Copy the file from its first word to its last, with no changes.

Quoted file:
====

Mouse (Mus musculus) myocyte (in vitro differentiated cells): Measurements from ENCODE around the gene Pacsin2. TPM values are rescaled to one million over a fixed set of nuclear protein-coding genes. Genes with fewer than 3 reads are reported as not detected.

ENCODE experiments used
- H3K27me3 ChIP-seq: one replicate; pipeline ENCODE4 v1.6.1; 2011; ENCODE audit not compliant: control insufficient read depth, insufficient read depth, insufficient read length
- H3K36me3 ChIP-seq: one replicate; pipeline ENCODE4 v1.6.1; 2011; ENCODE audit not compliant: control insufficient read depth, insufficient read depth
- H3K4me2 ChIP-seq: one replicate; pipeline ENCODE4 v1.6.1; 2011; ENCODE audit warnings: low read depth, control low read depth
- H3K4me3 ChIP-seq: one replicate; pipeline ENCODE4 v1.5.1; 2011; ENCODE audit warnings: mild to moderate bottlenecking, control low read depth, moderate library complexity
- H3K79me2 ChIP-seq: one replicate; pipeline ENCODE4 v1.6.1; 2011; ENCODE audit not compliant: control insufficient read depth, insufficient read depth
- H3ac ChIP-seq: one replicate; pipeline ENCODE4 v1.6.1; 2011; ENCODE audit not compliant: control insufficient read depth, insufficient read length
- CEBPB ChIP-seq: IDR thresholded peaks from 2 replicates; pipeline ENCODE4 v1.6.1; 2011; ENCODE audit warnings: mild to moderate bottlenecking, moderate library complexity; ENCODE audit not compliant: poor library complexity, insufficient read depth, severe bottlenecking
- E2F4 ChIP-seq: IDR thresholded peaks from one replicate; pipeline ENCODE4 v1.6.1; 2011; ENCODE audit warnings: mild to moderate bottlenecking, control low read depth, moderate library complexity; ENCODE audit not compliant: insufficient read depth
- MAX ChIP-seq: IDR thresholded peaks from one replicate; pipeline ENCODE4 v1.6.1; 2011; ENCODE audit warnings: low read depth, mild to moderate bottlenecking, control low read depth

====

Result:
Mouse (Mus musculus) myocyte (in vitro differentiated cells): Measurements from ENCODE around the gene Pacsin2. TPM values are rescaled to one million over a fixed set of nuclear protein-coding genes. Genes with fewer than 3 reads are reported as not detected.

ENCODE experiments used
- H3K27me3 ChIP-seq: one replicate; pipeline ENCODE4 v1.6.1; 2011; ENCODE audit not compliant: control insufficient read depth, insufficient read depth, insufficient read length
- H3K36me3 ChIP-seq: one replicate; pipeline ENCODE4 v1.6.1; 2011; ENCODE audit not compliant: control insufficient read depth, insufficient read depth
- H3K4me2 ChIP-seq: one replicate; pipeline ENCODE4 v1.6.1; 2011; ENCODE audit warnings: low read depth, control low read depth
- H3K4me3 ChIP-seq: one replicate; pipeline ENCODE4 v1.5.1; 2011; ENCODE audit warnings: mild to moderate bottlenecking, control low read depth, moderate library complexity
- H3K79me2 ChIP-seq: one replicate; pipeline ENCODE4 v1.6.1; 2011; ENCODE audit not compliant: control insufficient read depth, insufficient read depth
- H3ac ChIP-seq: one replicate; pipeline ENCODE4 v1.6.1; 2011; ENCODE audit not compliant: control insufficient read depth, insufficient read length
- CEBPB ChIP-seq: IDR thresholded peaks from 2 replicates; pipeline ENCODE4 v1.6.1; 2011; ENCODE audit warnings: mild to moderate bottlenecking, moderate library complexity; ENCODE audit not compliant: poor library complexity, insufficient read depth, severe bottlenecking
- E2F4 ChIP-seq: IDR thresholded peaks from one replicate; pipeline ENCODE4 v1.6.1; 2011; ENCODE audit warnings: mild to moderate bottlenecking, control low read depth, moderate library complexity; ENCODE audit not compliant: insufficient read depth
- MAX ChIP-seq: IDR thresholded peaks from one replicate; pipeline ENCODE4 v1.6.1; 2011; ENCODE audit warnings: low read depth, mild to moderate bottlenecking, control low read depth